3 Things That Could Help Fuel Zoe's Kitchen's Turnaround

By Andy Gould Markets Fool.com

Zoe's Kitchen's (NYSE: ZOES) fourth-quarter earnings report didn't contain a lot of good news for investors, with comparable-restaurant sales growth slowing to a crawl, and meager guidance of just 1% to 2% comps growth for 2017.The stock has since dropped more than 20%, now trading near its all-time lows.

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However, management's plans for 2017, as discussed during its conference call with analysts, include three areas of focus that could help as Zoe's tries to turn things around.

ZOES data by YCharts

1. Menu and marketing innovation on tap

Though the traffic slowdowns the company experienced in the back half of 2016 aren't unique to Zoe's, it's clear management needs to find ways to bring more customers in the door if it expects comps, which notched a mere 0.7% increase in the fourth quarter, to rebound.

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One way the company plans to do that is by introducing new menu items that will be rolled out during the back half of 2017. To prepare its kitchens for this, during the first half of the year, Zoe's will be simplifying some of its ingredient preparation to help keep labor costs for its new menu items in check. The company says these changes should allow it to build a "stronger pipeline of culinary innovation to fuel our future growth."

Image source: Zoe's Kitchen.

The company also plans to draw more customers to its restaurants with better marketing. Specifically, Zoe's says it will be moving dollars from brand-building toward efforts that directly drive sales and traffic. It also plans to build out its own customer relationship management (CRM) capabilities in 2017, allowing it to create and manage loyalty programs in-house.

Speaking to the benefits of this new marketing emphasis, CEO Kevin Miles stated on the conference call (transcription by Thomson Reuters), "In addition, we will increase spending as we develop and refine new customer acquisition strategies and reactivation strategies for lapsed customers. Over the next year, we believe our marketing will become more targeted, more measurable and more data-driven."

2. Full speed ahead with delivery

In an Uber Eats world, where even McDonald's can be delivered to your door, convenience has become a more important factor than ever in the restaurant business. So Zoe's management is making its own push into delivery, betting that this new option will help boost the top line for years to come.

In 2016, Zoe's tested delivery service in roughly 30 stores. The results were promising enough that Zoe's will be rolling out delivery to around 100 of its stores -- about half of its store base -- in the first quarter of 2017. Along with an improved app and web platform, Zoe's believes these efforts will help it capture more of the consumer food dollars already flowing toward delivery options.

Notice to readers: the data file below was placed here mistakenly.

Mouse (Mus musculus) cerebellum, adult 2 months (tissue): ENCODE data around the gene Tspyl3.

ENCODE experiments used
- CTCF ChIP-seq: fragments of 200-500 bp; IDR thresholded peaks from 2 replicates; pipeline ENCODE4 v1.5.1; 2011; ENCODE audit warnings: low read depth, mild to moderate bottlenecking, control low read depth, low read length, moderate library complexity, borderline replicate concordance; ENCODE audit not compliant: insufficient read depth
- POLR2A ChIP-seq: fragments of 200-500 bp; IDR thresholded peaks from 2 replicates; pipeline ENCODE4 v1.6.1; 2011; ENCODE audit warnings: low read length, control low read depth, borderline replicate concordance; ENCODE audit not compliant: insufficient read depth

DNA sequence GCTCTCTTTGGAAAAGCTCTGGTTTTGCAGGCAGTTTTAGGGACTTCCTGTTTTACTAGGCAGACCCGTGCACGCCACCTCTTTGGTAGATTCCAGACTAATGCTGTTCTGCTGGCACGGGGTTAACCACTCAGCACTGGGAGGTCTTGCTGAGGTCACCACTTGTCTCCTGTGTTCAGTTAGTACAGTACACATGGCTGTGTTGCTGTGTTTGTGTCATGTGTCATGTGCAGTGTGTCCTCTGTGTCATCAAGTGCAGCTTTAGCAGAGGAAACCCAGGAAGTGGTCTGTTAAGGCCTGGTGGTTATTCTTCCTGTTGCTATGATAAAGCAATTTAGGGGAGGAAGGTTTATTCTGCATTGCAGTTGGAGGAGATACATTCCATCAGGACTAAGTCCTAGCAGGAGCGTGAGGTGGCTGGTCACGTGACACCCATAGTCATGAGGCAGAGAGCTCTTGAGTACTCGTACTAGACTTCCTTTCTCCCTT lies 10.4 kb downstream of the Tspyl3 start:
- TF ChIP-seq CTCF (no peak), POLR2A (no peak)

Management says it is not currently factoring any benefit from delivery into its current outlook for comps growth, which means that, if successful, Zoe's delivery push could help lift those numbers higher as 2017 rolls on.

3. Aggressive store growth to compensate for comps weakness

With comps growth greatly reduced -- at least for now -- from Zoe's historical averages, most of the company's revenue growth will come from opening new stores.

The company added 38 restaurants in 2016, growing its store base by 23%. And in 2017, Zoe's plans to open 38 to 40 restaurants, which at the midpoint reflects about 19% annual growth. Longer-term, the company is targeting 400 total restaurants by the end of 2020, about twice as many as it had at the end of 2016. If the company can follow through on these plans, a rapidly increasing store count will provide healthy top-line growth in spite of any shorter-term comps slowdown.

As far as whether it's wise to continue expanding so quickly in the face of decelerating comps, Miles said, "[W]e're not seeing anything in our openings that tell us that we shouldn't open or we should slow that down."

2017 expectations: Low enough?

On the call, management was forthcoming about the challenges it faces, noting that restaurant contribution margin rates in 2017 will likely be lower as the company continues to open new stores, which are not as profitable as mature stores. Over time, however, this pressure should ease as Zoe's mature stores, which average higher sales and margins, begin to make up a higher percentage of its restaurant base.

The company also stated it plans to take on debt this year to continue its intended pace of store openings. With an existing $50 million line of credit available and expected capital expenditures of $38 million to $40 million in 2017, this doesn't appear to be a cause for concern.

Having lowered guidance on two separate occasions last year, the company's 2017 guidance will hopefully prove to be more realistic: Comps growth of 1% to 2%, revenue of $325 million to $327 million, and restaurant contribution margins of 19% to 19.3%. For context, in 2016, the company posted comps growth of 4%, revenue of $276 million, and restaurant contribution margins of 20%.

The first half of 2017 may make for fairly challenging year-over-year comparisons, given that the company enjoyed healthy comps increases during the first two quarters of 2016. However, during the second half of the year, shareholders should look to see whether Zoe's new menu, marketing, and delivery initiatives can help provide the revenue boost the company needs to get back on track.

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Andy Gould owns shares of Zoe's Kitchen, andhas the following options: short January 2018 $30 puts on Zoe's Kitchen and long January 2018 $30 calls on Zoe's Kitchen. The Motley Fool owns shares of and recommends Zoe's Kitchen. The Motley Fool has a disclosure policy.